6 Realistic New Year’s Resolutions for mum
Happy New Year. It’s that time of the year, we all make resolutions that we soon forget about. These resolutions are often everything from going on a strict diet to becoming the perfect mom. How about you do it a little differently this year and actually make resolutions that work for you, so it’s easier to stick to them.
Here are our six attainable resolutions new mums should adopt.
1. Create an easy daily routine you can live with.
Mornings, especially the school ones, are the most stressful for mums. First you have the cranky toddler who you coerce using the TV to have breakfast. Then there is the whole choosing of what they want to wear, dragging their feet when it’s time to brush teeth. It’s all so exasperating that by the time you look up, they are running late and you are already late.
Solution: Get your kids accustomed to an easy daily routine that is balanced and realistic. Most people can’t accomplish more than 1-3 meaningful things in a day (source Living Your Legend). Don’t schedule more than you can both manage, set aside 2 hours each Sunday to plan your week. This way you can schedule the important work and family things. Routines also give children a feel of security and helps them develop self-discipline and reduces your role as a referee. Who knows, with this, you might actually start leaving the house on time too.
2. Nannies are Human too, they are not perfect.
“Mama, diapers zimeisha na pia wipes, nilisahau kuandika,” (Mama, we have run out of diapers and wipes too, I forgot to add them to the shopping list). Unless you have a super nanny, these words or similar ones have met you at the door as you haul an armload of your weekly shopping. Before you flip, remember you can’t do it all, nannies are human too. They also have personal issues to deal with, that you have no idea of.
Word from the wise, if you have a nanny that does 80% of her job well, then don’t dwell on the 20%. This year, Shed off your ‘supermum super human mentality’, its ok to leave some things undone. It will help you appreciate the mum experience more.
3. It’s ‘Parenting’ not ‘Babysitting’
‘I am babysitting,’, ‘Today he is babysitting’. We hear it all the time and sometimes we say it too, when daddy is in charge. News flash, if the baby is yours its parenting. Say it till it sticks. This is vital in your child’s relationship with the father. A Fathering expert Dr. Kyle Pruett wrote; fathers have a distinct style of communication and interaction with children.
By eight weeks of age, infants can tell the difference between their mother’s and father’s interaction with them. This diversity, in itself, provides children with a broader, richer experience of contrasting relational interactions.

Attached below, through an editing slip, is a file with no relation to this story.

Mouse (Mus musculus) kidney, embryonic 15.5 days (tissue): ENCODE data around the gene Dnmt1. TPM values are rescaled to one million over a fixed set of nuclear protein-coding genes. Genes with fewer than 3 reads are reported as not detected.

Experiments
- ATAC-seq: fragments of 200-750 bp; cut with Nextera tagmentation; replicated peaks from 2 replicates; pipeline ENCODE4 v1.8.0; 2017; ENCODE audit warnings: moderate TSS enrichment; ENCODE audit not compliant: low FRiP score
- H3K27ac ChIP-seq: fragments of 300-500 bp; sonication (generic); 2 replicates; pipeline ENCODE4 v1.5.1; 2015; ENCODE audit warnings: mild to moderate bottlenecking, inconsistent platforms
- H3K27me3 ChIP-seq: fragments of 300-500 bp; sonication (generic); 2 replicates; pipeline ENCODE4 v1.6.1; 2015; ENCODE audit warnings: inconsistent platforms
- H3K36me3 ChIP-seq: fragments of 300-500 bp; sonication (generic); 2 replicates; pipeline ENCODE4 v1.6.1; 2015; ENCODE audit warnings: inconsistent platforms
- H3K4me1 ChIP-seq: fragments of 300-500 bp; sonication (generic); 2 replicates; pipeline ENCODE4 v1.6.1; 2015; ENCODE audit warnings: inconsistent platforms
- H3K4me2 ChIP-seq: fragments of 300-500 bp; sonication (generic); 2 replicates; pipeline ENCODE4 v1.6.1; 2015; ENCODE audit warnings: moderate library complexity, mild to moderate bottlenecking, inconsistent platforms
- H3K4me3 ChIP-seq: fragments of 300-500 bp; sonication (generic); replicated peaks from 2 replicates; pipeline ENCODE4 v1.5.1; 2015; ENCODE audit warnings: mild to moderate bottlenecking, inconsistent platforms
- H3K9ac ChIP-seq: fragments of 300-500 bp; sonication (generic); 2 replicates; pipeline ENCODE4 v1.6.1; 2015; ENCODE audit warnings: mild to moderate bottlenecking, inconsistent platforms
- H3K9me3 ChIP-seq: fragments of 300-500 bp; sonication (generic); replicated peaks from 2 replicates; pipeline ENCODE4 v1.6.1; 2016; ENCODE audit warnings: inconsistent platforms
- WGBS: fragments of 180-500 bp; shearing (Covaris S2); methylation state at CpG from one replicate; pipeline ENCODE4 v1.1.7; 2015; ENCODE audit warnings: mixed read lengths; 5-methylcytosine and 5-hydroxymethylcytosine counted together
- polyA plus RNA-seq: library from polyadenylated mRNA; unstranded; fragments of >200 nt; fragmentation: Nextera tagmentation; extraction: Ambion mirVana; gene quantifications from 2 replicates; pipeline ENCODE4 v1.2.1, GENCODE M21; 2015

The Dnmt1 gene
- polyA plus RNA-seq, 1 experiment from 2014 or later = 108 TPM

4. Sometimes, even if it is against your nature, take the high road
I once sat with a group of my mum friends and we all seemed to have the same story. At least twice a day they found themselves shouting to getting their point across at home. It would be unrealistic to resolve to never lose your temper, especially when it feels like no one is listening.
Whether it’s with the errant child, the dad who never seems to get it right or the nanny who finishes all the diapers and doesn’t tell you until you get home. Make a pact with yourself to try and take a deep breathe or count to 10 when you feel you are about to lose it.
Always best to improve your argument as opposed to raising your voice. You don’t have to win every argument. Also when you are wrong, promptly admit it with head held high, ego intact.
5. Get some ‘Me Time’ even if it’s in the shower
Because if mama is happy, everyone is happy. Whether it’s your monthly pedicure, girls’ night out (no this does not include talking about your nannies all night), connecting with your partner, put it in your calendar.
It’s also important to set aside a few minutes each day to decompress. This could be sleeping, maybe watching a mind-numbing soap opera or checking funny memes on your phone, if it keeps you sane, do it. Be kind to yourself- You don’t have to have it all figured out. Parenting is trial and error.
6. Outside of the babies, there is still you.
With children, it’s easy to lose yourself and forget about your own aspirations in life (Designing Your Life). It could be a short term goal like learning how to play a guitar to a long- term personal goal of travelling the world and starting a blog, write it down. According to a study done by Dominican University of California psychology professor Dr. Gail Matthews, people who wrote down their goals accomplished more than those who did not. It’s important to imagine what each New Year will bring, even if it doesn’t work out your way. Remember your dreams are valid.
NB- For all the above, Practice or try as many times as possible until you get better. The goal is improvement, not perfection.